As a design agency owner, it’s common to pay freelancers about 25-40% of the agency fee to clients. If you’re freelancing for an agency, find out what they charge their clients.

  29. Posted June 24, 2008 at 9:52 pm | Permalink

    I work my price out on how much I wish to earn a month and divide it by 100 hours as that is the number of hours I design a month. And as I wish to earn more money I will increase the hourly fee.

  30. Kerrie
    Posted July 17, 2008 at 3:48 pm | Permalink

    I am thinking of starting out as a freelancer and reading this has been very helpful to me.

    Although, something I am confused about is if you are charging by the hour, what if it takes quite a few hours to do the work. Whereas it may take an experienced designer less time. Therefore, someone may be paying you the same because your rate is lower, but it takes more hours!!

    Also, how do you justify how many hours it did infact take you? For example, if you were doing work for an agency and it takes you 4 hours, what is to stop them disputing it and saying that it should have only taken 2?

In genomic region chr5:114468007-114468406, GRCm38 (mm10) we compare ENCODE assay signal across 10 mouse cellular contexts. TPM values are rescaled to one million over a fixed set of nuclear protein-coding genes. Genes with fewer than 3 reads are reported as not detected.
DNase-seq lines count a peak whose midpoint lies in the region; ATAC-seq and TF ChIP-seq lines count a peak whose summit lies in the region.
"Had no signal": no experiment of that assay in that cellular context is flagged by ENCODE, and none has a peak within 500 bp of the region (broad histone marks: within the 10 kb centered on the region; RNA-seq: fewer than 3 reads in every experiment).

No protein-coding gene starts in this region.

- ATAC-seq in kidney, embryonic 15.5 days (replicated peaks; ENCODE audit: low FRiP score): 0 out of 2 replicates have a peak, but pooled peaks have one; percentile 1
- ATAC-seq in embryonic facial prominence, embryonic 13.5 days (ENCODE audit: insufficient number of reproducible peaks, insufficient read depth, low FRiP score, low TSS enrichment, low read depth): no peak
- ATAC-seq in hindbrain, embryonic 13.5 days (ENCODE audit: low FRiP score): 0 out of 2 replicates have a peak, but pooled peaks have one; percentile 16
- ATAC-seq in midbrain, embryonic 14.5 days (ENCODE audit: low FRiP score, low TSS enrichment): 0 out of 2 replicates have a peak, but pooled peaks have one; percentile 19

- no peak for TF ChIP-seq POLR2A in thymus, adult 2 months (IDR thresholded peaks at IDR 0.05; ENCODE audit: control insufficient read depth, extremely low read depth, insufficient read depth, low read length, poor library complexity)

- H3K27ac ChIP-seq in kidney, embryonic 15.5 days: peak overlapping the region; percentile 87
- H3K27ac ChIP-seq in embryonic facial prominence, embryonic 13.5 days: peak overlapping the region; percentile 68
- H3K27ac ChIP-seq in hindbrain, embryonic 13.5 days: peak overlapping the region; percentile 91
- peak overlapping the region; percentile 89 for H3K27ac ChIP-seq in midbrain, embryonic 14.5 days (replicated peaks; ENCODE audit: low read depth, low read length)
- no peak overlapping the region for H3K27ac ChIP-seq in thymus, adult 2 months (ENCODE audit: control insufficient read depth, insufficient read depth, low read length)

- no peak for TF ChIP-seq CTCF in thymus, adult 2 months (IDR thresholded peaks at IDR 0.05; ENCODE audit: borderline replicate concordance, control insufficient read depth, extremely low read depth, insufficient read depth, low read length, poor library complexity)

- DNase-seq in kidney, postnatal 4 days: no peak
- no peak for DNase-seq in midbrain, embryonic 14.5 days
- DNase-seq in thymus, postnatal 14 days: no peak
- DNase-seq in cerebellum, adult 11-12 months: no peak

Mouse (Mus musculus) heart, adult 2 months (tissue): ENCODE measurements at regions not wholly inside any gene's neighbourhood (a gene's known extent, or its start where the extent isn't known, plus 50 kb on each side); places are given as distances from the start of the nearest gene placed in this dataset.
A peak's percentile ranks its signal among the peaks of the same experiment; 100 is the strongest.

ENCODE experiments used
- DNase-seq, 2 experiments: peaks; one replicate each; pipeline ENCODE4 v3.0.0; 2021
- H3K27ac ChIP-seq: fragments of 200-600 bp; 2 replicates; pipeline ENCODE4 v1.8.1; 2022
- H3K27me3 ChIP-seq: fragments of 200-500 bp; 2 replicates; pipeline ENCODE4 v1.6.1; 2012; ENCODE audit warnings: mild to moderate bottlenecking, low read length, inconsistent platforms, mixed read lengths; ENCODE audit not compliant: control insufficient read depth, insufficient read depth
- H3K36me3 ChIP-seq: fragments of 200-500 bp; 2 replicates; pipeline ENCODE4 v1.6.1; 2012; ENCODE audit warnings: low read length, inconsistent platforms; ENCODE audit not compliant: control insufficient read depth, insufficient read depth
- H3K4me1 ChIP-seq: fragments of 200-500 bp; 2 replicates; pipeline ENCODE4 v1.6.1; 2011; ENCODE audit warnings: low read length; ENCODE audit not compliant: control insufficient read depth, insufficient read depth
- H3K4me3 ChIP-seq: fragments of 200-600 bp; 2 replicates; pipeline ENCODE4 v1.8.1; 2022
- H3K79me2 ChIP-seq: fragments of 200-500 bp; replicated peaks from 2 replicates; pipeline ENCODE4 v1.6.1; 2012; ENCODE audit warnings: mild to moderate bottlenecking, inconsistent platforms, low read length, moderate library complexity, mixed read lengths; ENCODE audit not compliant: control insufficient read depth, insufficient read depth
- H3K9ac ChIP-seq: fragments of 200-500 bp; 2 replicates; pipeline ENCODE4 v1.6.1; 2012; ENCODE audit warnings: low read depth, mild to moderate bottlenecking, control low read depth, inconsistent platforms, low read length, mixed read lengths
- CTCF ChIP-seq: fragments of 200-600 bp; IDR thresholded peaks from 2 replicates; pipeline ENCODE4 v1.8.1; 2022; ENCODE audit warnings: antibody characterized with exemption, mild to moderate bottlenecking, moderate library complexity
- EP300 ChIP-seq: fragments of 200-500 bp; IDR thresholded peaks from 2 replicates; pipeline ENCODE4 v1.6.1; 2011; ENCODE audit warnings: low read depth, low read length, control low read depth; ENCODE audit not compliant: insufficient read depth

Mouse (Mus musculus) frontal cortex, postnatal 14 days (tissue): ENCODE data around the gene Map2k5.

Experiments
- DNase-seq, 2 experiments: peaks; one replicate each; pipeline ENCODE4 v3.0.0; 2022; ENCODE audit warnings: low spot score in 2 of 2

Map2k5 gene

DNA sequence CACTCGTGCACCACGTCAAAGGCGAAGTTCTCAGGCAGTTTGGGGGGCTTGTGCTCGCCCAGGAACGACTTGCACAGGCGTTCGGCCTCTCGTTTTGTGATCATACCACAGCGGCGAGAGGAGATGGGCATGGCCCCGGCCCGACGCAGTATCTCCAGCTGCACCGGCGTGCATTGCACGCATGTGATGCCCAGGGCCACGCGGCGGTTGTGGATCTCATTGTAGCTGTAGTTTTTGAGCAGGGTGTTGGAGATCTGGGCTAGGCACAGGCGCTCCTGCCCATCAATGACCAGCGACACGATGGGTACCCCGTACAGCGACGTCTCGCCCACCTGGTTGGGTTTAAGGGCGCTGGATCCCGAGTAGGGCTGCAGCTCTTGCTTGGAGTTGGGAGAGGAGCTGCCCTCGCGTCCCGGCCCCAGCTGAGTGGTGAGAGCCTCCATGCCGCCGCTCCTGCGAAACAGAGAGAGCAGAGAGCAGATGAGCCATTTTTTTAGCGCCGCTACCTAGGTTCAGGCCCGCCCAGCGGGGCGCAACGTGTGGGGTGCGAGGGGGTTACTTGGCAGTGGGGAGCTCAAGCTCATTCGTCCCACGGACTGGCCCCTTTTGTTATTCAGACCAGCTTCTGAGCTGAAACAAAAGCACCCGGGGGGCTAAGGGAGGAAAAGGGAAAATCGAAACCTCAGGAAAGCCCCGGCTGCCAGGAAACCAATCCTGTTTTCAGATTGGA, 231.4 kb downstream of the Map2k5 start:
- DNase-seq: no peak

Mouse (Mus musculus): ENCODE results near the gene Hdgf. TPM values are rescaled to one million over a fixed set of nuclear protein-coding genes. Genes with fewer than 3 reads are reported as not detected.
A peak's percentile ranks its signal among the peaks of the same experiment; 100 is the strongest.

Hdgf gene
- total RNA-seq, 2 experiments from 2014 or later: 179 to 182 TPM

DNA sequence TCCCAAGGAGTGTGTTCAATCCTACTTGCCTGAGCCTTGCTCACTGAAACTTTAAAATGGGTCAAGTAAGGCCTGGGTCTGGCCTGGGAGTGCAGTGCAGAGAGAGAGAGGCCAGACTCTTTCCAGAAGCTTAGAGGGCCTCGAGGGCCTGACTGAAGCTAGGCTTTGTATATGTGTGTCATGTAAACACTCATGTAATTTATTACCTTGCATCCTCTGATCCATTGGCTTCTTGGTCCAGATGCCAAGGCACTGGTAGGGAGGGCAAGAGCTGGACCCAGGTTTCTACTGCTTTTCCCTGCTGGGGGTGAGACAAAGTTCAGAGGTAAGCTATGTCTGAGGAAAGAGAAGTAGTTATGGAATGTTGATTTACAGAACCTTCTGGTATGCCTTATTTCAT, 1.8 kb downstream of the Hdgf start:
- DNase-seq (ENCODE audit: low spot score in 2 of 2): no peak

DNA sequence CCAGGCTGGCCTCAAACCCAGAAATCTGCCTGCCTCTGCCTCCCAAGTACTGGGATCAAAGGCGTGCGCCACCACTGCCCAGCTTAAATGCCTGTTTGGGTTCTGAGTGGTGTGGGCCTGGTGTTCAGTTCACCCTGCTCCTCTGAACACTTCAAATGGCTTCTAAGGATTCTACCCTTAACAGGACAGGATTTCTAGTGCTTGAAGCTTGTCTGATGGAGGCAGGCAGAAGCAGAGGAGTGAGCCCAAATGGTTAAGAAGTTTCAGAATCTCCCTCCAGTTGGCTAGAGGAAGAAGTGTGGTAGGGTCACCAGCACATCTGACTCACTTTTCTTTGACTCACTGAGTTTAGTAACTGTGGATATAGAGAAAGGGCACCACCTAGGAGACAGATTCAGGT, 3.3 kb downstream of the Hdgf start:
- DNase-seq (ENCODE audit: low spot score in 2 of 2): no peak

31. Posted July 17, 2008 at 4:04 pm | Permalink

    If you are going to charge by the hour you would still in general give a client a quote upfront (unless you have built up a working relationship with them). I will generally work out how long I think a job will take, multiply by an hourly rate allow some extra time for minor amends then quote this as a figure station something like This quote includes minor amends (you can be specific if you want and say one set of minor amends). I would then also say additional amends will be charged at £X per hour. If I do go over the “minor amends” I will tell them and agree on charing for any additions.

  32. Posted July 27, 2008 at 3:39 am | Permalink

    I charge according to the quality of the output.

  33. Posted August 26, 2008 at 6:19 pm | Permalink

    It depends on the project. How big project is.If there is a flash project then price would be much higher and if i need to design only static website with no flash animation then price would be low. So you can’t fix your price, you have to be flexible then you can succeed.

  34. lucky
    Posted August 27, 2008 at 10:38 pm | Permalink